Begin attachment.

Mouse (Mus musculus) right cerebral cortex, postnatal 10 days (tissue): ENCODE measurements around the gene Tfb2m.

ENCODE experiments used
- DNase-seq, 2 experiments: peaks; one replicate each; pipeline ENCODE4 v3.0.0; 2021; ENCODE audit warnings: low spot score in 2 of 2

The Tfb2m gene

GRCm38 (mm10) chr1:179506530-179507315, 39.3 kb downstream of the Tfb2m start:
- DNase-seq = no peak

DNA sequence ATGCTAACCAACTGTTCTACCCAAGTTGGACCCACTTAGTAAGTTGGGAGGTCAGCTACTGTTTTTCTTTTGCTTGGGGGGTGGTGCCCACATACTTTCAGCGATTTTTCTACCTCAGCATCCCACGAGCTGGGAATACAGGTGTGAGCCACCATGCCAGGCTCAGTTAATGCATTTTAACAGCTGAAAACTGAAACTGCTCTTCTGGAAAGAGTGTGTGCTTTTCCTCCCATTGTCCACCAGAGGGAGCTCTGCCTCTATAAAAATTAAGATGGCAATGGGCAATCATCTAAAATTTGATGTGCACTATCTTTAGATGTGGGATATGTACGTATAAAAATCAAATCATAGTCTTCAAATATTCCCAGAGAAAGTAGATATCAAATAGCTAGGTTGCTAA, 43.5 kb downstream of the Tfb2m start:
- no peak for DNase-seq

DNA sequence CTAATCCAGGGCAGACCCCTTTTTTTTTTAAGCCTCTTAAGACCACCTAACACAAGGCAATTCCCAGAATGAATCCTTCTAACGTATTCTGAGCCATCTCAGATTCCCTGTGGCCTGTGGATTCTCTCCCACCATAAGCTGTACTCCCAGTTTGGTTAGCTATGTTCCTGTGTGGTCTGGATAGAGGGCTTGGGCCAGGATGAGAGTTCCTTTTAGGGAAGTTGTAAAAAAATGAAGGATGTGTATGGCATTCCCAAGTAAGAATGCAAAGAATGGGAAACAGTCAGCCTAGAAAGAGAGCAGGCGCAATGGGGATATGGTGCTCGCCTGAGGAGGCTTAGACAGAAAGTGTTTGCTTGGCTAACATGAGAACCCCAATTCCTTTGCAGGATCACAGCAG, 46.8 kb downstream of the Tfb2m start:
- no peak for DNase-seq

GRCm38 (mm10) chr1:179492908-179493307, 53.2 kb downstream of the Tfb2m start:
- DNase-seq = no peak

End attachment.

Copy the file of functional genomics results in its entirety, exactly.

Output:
Mouse (Mus musculus) right cerebral cortex, postnatal 10 days (tissue): ENCODE measurements around the gene Tfb2m.

ENCODE experiments used
- DNase-seq, 2 experiments: peaks; one replicate each; pipeline ENCODE4 v3.0.0; 2021; ENCODE audit warnings: low spot score in 2 of 2

The Tfb2m gene

GRCm38 (mm10) chr1:179506530-179507315, 39.3 kb downstream of the Tfb2m start:
- DNase-seq = no peak

DNA sequence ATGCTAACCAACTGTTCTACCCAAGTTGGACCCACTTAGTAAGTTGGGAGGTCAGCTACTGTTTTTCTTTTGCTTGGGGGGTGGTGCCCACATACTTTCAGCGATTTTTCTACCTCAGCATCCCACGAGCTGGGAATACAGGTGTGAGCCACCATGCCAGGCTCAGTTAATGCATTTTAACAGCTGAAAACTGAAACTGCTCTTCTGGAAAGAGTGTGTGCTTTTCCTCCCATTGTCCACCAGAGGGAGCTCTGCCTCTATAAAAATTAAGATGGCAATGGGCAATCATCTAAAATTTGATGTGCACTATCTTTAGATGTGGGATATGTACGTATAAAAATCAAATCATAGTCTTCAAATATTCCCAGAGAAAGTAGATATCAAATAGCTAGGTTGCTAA, 43.5 kb downstream of the Tfb2m start:
- no peak for DNase-seq

DNA sequence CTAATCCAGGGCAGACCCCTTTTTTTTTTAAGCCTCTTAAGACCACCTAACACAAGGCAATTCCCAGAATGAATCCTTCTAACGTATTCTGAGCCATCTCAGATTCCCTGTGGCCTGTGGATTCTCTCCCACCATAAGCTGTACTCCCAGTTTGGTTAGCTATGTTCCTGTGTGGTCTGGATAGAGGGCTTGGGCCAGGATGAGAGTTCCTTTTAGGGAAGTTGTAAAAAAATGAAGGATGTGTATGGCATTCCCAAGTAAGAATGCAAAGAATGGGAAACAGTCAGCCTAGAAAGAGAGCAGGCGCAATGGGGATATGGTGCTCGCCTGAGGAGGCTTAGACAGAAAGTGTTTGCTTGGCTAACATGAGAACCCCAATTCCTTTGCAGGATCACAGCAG, 46.8 kb downstream of the Tfb2m start:
- no peak for DNase-seq

GRCm38 (mm10) chr1:179492908-179493307, 53.2 kb downstream of the Tfb2m start:
- DNase-seq = no peak